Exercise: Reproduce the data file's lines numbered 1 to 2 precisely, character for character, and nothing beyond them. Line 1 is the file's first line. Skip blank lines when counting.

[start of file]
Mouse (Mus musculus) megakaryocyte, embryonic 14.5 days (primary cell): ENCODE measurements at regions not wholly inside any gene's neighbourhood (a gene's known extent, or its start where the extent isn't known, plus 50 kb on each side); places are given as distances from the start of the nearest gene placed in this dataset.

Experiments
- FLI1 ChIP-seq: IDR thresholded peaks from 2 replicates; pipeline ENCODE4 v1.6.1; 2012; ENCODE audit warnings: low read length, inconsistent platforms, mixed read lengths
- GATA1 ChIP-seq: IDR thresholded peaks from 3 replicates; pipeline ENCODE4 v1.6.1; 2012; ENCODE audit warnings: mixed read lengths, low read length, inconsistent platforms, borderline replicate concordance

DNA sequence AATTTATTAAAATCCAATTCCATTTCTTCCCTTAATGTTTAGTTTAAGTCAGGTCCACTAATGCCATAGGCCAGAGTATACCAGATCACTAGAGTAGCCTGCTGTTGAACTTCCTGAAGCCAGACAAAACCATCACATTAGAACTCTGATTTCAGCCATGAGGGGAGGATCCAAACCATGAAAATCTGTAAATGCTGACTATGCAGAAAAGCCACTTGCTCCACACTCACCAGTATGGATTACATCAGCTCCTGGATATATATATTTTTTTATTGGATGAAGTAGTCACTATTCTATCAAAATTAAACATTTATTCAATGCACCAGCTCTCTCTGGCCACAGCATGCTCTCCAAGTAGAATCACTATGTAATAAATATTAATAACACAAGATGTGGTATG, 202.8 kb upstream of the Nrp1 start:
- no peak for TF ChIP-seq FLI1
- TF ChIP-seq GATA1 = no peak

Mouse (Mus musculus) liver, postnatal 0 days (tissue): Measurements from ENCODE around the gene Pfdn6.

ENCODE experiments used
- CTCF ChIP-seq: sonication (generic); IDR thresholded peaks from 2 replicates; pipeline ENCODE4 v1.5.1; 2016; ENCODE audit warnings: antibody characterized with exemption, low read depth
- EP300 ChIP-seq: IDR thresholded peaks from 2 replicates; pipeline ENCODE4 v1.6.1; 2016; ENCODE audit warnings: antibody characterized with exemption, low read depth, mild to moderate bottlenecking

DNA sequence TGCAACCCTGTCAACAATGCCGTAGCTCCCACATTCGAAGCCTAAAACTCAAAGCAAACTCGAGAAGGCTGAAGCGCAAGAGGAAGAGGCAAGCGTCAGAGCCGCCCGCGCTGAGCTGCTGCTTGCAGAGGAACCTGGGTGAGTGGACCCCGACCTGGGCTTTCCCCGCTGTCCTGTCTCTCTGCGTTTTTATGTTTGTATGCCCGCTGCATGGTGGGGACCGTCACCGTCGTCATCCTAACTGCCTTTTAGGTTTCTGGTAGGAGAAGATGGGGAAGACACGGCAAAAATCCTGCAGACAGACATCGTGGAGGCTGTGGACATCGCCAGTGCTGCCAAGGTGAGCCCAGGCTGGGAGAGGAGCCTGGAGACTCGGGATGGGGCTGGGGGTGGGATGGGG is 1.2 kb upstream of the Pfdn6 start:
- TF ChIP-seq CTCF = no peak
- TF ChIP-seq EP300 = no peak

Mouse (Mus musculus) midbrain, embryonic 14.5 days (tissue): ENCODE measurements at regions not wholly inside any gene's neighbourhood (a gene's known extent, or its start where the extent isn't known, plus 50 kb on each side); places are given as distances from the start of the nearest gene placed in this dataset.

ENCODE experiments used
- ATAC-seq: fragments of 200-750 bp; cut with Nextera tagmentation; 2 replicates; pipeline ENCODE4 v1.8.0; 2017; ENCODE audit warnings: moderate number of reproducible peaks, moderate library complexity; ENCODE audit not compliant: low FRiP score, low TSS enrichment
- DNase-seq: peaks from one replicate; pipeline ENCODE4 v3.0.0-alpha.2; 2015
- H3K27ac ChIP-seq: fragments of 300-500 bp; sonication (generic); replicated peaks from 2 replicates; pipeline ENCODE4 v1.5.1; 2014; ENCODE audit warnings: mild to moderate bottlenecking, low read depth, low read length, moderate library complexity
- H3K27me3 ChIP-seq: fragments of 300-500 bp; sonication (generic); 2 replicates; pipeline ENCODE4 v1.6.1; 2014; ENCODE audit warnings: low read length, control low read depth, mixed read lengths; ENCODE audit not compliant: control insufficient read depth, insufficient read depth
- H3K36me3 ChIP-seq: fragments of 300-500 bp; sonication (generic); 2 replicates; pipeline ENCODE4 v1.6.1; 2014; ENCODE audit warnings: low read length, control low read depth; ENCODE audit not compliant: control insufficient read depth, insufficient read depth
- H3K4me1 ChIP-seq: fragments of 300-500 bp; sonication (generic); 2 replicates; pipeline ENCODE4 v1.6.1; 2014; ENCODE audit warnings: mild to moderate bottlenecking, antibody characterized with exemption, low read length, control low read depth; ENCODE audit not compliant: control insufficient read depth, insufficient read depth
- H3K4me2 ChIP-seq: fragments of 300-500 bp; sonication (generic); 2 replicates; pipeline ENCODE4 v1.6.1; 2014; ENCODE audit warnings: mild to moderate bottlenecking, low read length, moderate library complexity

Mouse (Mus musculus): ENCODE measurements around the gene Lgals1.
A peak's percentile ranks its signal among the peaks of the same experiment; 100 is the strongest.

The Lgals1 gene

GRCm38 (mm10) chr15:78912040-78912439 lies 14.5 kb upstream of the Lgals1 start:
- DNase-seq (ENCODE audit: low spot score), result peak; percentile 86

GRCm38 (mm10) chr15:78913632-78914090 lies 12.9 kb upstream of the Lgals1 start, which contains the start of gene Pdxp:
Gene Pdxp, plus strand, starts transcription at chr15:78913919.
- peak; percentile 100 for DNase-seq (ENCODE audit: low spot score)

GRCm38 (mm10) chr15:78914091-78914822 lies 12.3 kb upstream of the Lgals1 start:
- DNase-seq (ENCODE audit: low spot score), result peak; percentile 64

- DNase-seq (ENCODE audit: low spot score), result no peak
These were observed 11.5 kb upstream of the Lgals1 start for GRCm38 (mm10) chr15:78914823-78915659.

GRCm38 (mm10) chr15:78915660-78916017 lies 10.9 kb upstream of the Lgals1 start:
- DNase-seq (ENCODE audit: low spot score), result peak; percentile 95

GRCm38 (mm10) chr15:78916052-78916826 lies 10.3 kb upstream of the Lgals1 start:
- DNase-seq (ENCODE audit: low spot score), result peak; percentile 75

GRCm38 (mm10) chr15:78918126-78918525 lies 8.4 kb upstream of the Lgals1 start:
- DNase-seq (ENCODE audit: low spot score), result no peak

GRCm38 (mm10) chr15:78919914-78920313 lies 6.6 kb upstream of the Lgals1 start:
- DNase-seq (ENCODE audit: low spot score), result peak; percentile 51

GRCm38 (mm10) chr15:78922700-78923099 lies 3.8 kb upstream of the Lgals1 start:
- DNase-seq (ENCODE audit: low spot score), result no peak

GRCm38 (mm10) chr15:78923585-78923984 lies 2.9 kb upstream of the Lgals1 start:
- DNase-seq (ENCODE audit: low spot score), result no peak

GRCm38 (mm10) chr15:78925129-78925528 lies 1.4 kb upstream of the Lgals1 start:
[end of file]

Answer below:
Mouse (Mus musculus) megakaryocyte, embryonic 14.5 days (primary cell): ENCODE measurements at regions not wholly inside any gene's neighbourhood (a gene's known extent, or its start where the extent isn't known, plus 50 kb on each side); places are given as distances from the start of the nearest gene placed in this dataset.

Experiments